This question (How to shoot nice shots in indoor nightclub?) made me think about composing arbitrary groups of people. Usually a few people is manageable, but with more people, I don't know what to do with them in the frame.

Some scenarios:

  • People seated in audience.

  • People mingling in a reception.

  • People dancing at night club.

  • People standing in circle.

  • Others...

I expect this is a challenge that event, wedding, and street photographers deal with regularly. How do you handle it? How do you compose photographs with un-posed groups of four or more people?

Any artistic framework is fine. For instance, selective focus is fine. Not everyone has to be in focus, as long as the final image looks good.

Diagrams or example photos to illustrate concepts would be helpful.

  • \$\begingroup\$ Do you want them all sharp, or are you open to selective focussing? Personally, the only picture in the linked QA I even vaguely like is the last one, with a single focussed subject. [I don't like at all that the flash has killed the atmosphere.] \$\endgroup\$
    – Tetsujin
    Commented Apr 25, 2019 at 7:59
  • \$\begingroup\$ @Tetsujin Selective focus is fine. For instance, with three people having a conversation, I might shoot over the shoulder of one, focus on another, and let the third be a bit defocused. With more people, I don't know what to do with them in the frame. \$\endgroup\$
    – xiota
    Commented Apr 25, 2019 at 8:03

2 Answers 2


This isn't something I do a lot & also I don't really have any pretty examples to share, however...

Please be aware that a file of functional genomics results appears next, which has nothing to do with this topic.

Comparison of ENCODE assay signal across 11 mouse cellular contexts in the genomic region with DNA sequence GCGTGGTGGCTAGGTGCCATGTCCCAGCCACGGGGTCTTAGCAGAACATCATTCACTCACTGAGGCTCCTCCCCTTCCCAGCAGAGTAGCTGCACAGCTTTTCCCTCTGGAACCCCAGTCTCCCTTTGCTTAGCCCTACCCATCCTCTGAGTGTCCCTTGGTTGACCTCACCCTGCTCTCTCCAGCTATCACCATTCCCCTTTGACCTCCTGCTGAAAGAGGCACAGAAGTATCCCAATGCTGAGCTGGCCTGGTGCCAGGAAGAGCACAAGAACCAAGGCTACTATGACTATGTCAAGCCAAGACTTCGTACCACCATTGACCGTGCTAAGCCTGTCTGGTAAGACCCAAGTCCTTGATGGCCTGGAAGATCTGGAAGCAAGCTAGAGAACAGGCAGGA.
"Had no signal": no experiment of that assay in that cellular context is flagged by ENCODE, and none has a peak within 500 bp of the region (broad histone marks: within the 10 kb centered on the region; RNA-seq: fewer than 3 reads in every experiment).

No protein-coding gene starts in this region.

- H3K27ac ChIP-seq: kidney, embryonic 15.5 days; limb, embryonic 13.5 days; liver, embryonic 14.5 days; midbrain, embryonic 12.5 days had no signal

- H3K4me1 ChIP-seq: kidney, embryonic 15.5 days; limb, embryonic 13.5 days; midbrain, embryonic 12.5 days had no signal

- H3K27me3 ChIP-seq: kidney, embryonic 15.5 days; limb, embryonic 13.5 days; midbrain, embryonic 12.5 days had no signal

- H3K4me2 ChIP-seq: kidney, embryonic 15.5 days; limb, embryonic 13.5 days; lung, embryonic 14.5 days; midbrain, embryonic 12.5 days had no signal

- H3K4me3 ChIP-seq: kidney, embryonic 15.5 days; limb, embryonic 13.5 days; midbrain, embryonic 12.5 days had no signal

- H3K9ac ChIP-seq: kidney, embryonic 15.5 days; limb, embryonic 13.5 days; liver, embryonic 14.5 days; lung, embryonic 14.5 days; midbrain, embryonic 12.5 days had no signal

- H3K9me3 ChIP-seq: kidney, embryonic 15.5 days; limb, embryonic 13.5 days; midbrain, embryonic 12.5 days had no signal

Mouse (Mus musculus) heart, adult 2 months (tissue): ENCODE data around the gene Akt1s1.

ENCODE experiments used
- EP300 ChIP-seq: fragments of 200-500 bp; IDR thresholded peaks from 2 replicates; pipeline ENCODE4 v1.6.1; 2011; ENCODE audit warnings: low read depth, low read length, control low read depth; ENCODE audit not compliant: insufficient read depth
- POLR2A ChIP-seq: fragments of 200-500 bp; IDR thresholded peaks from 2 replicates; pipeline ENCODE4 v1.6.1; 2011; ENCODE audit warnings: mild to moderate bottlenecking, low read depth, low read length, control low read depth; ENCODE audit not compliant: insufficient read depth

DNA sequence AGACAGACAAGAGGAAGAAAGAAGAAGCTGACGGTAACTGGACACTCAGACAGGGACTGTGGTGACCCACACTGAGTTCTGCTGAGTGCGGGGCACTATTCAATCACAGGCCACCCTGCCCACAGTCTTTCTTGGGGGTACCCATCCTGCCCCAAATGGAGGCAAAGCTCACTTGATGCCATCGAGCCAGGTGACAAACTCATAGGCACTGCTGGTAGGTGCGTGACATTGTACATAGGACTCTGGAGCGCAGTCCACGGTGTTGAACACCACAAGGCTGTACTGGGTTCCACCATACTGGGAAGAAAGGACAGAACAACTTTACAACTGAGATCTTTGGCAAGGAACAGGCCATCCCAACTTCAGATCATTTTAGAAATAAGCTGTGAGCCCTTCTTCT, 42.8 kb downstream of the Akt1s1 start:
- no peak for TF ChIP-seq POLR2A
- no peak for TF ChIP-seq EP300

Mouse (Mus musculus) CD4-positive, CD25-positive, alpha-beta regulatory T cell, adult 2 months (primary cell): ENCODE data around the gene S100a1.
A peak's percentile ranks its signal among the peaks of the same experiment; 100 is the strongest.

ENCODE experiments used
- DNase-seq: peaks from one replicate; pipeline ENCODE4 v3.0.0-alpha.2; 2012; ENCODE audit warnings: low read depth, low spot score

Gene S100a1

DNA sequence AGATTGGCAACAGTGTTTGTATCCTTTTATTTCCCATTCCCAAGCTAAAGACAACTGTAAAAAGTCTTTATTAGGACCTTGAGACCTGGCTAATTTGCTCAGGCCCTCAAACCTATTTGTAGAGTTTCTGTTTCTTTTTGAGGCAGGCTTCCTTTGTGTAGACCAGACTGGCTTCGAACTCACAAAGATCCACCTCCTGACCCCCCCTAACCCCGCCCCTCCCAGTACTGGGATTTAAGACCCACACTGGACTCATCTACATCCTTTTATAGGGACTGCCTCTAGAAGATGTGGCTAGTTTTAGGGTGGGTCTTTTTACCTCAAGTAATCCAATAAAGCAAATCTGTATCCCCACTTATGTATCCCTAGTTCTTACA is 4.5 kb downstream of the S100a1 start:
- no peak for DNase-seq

I'm not a wedding photographer, so I don't need the full list of bride, groom, parents, all lined up like ducks in a row... I'm free to shoot what I like.

Usually if I'm shooting in a crowd or gathering of people, I will tend to stand well back & pick individuals or small groups out with a long lens, shooting candid rather than posed.
Sometimes that's by separating them as being the only person or small group actually in focus - wide aperture helping with low light as well as separation; sometimes I frame them almost exclusively, cropping everyone else out.

I always try to use what light there is, even if it means I can't get as many keepers. I'm not a fan of how flash kills the atmosphere.

The alternative, of shooting wide angle to get everyone in the frame & sharp, I always think I could do on a phone - so I tend not to do it at all. If I do, it will be a quick setup shot, get people all looking this way & smiling - but that's going to look like a 'happy snap' most of the time.


A wide angle lens, preferible 35~24, is a good choose and stand close to people to feel that you are in the group, an maybe take a ttl flash.

  • 1
    \$\begingroup\$ this is an idea for the technical side of photography but will not answer the question about the composition... \$\endgroup\$
    – LuZel
    Commented Apr 24, 2019 at 13:20
  • \$\begingroup\$ Standing close while shooting a crowd will just give you a distorted picture since there will be a large relative difference in how close each person is to the camera. \$\endgroup\$
    – Robin
    Commented Apr 24, 2019 at 16:24

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